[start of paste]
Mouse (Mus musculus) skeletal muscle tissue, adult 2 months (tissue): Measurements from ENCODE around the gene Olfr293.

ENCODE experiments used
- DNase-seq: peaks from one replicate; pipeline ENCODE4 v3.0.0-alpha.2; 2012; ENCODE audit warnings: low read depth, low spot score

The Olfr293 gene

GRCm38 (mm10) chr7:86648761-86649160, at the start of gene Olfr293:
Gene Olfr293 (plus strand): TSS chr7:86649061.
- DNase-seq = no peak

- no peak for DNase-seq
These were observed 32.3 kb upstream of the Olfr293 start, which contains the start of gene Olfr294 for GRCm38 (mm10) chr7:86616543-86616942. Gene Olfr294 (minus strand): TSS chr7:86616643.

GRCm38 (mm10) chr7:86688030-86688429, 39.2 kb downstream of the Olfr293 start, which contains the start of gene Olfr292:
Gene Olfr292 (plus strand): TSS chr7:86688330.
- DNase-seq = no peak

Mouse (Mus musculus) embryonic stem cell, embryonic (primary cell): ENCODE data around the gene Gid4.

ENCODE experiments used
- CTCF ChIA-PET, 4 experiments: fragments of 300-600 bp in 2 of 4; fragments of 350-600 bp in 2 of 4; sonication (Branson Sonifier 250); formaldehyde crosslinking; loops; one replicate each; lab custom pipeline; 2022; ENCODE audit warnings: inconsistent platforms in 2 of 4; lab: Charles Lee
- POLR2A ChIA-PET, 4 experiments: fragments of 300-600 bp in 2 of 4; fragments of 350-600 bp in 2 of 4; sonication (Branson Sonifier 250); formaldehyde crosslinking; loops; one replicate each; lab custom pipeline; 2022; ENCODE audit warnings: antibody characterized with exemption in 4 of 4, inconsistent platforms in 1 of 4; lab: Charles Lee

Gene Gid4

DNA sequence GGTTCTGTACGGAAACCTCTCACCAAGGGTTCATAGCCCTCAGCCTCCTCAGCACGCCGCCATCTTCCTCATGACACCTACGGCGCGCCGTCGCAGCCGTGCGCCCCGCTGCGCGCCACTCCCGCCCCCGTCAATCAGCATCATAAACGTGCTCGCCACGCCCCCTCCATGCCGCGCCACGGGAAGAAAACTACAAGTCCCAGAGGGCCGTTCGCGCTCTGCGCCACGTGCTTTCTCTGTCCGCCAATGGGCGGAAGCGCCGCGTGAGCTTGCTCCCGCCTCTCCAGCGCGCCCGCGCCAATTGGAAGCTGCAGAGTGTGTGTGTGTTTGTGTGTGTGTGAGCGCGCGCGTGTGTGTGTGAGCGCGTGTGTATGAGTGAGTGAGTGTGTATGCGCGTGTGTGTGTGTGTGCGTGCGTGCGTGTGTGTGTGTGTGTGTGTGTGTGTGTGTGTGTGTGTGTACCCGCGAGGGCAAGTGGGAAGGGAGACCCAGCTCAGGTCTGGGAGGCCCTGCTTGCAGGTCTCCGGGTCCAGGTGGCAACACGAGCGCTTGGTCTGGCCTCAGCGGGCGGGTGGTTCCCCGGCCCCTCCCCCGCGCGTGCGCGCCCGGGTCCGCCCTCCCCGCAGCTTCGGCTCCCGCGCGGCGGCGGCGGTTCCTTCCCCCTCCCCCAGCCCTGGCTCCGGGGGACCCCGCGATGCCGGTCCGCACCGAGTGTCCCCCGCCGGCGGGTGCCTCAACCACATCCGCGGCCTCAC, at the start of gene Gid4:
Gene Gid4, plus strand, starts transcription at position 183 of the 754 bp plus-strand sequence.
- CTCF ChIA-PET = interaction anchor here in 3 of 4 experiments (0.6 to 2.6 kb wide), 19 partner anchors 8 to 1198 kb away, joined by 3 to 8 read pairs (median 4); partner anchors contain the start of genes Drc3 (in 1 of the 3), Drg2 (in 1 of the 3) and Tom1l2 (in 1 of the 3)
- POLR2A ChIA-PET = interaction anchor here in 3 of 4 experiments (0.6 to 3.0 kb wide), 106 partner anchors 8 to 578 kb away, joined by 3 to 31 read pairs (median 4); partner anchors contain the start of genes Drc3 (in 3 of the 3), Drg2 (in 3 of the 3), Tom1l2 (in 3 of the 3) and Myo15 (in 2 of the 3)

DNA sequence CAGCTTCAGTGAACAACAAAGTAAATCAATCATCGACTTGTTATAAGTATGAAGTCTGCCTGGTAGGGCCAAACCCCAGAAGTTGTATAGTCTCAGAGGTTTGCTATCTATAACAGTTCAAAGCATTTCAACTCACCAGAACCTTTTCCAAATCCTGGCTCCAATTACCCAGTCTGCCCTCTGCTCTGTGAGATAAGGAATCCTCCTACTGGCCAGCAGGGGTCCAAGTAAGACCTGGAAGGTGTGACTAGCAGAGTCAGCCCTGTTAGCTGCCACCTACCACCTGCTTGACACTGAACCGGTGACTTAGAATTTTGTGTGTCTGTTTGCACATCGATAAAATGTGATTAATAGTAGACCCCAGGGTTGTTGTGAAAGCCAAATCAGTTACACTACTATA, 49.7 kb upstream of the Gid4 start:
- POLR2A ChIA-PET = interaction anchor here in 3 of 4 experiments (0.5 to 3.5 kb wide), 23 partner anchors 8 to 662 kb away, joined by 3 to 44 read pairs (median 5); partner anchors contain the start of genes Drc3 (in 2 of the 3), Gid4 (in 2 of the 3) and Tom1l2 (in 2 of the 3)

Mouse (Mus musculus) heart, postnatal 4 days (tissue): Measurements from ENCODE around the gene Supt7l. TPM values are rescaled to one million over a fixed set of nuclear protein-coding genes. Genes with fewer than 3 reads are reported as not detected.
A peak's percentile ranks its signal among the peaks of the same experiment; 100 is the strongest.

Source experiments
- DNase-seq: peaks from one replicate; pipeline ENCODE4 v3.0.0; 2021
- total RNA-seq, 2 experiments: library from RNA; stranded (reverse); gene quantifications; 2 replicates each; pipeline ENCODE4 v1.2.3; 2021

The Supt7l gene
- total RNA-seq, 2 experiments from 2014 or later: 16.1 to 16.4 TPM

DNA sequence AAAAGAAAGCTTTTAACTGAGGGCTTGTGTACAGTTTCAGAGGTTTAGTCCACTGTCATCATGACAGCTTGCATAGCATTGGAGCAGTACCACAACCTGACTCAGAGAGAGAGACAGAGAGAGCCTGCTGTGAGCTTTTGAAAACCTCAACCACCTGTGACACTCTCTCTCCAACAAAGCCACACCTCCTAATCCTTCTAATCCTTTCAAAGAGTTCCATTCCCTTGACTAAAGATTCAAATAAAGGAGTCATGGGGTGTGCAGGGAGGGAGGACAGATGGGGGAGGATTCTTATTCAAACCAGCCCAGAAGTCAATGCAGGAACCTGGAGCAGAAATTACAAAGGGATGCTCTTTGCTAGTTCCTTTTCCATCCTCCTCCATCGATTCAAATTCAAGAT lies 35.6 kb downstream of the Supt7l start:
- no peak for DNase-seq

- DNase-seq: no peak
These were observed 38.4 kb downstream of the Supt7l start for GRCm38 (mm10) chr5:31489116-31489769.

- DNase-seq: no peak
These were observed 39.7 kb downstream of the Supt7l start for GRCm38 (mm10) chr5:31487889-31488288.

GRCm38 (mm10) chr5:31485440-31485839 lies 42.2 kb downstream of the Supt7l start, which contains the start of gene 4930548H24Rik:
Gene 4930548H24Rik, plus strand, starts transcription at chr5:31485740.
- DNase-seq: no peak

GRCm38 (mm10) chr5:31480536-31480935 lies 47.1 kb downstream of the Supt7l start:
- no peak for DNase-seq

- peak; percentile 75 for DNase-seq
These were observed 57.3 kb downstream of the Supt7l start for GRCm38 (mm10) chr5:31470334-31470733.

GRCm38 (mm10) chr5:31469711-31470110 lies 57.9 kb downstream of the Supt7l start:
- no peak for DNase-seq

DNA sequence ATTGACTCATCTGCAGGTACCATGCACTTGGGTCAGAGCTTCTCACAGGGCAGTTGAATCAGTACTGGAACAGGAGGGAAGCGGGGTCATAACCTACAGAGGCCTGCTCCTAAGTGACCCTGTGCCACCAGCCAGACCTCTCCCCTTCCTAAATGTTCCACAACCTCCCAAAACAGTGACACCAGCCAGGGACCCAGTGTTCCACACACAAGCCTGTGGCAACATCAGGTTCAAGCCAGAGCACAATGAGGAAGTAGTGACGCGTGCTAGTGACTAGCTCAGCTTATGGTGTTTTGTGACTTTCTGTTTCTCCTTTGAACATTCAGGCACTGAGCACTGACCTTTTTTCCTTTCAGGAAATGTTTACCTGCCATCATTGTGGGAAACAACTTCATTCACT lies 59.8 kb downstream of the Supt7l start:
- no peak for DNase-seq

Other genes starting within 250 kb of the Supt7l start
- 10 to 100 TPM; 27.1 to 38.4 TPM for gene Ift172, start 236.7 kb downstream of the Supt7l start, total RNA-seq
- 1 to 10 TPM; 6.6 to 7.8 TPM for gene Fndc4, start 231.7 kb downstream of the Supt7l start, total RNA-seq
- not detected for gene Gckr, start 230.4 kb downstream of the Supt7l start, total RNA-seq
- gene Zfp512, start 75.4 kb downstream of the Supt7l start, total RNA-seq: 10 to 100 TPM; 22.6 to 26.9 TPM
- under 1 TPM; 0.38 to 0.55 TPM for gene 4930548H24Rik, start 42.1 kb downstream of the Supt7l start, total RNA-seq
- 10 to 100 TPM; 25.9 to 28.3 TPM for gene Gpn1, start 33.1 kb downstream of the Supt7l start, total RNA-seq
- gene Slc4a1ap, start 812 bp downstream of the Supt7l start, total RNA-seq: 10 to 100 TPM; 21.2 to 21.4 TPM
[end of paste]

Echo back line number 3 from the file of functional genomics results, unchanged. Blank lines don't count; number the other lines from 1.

- DNase-seq: peaks from one replicate; pipeline ENCODE4 v3.0.0-alpha.2; 2012; ENCODE audit warnings: low read depth, low spot score